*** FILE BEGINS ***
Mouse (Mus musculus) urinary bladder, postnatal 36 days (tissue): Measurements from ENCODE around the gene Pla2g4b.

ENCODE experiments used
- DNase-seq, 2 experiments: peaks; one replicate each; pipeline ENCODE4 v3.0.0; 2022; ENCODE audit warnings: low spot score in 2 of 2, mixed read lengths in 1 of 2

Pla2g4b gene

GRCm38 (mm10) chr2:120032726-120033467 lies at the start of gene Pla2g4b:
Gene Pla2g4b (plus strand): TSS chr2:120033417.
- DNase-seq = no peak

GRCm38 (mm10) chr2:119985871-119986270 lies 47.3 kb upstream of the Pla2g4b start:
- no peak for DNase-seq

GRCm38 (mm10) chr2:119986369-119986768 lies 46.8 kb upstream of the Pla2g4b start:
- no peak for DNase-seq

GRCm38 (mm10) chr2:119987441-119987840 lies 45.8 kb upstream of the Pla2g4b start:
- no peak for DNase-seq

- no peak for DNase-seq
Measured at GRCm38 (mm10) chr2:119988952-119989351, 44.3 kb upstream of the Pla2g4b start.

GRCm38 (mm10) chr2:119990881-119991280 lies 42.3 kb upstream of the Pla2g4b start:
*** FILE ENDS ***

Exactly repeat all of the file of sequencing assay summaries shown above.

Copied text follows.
Mouse (Mus musculus) urinary bladder, postnatal 36 days (tissue): Measurements from ENCODE around the gene Pla2g4b.

ENCODE experiments used
- DNase-seq, 2 experiments: peaks; one replicate each; pipeline ENCODE4 v3.0.0; 2022; ENCODE audit warnings: low spot score in 2 of 2, mixed read lengths in 1 of 2

Pla2g4b gene

GRCm38 (mm10) chr2:120032726-120033467 lies at the start of gene Pla2g4b:
Gene Pla2g4b (plus strand): TSS chr2:120033417.
- DNase-seq = no peak

GRCm38 (mm10) chr2:119985871-119986270 lies 47.3 kb upstream of the Pla2g4b start:
- no peak for DNase-seq

GRCm38 (mm10) chr2:119986369-119986768 lies 46.8 kb upstream of the Pla2g4b start:
- no peak for DNase-seq

GRCm38 (mm10) chr2:119987441-119987840 lies 45.8 kb upstream of the Pla2g4b start:
- no peak for DNase-seq

- no peak for DNase-seq
Measured at GRCm38 (mm10) chr2:119988952-119989351, 44.3 kb upstream of the Pla2g4b start.

GRCm38 (mm10) chr2:119990881-119991280 lies 42.3 kb upstream of the Pla2g4b start: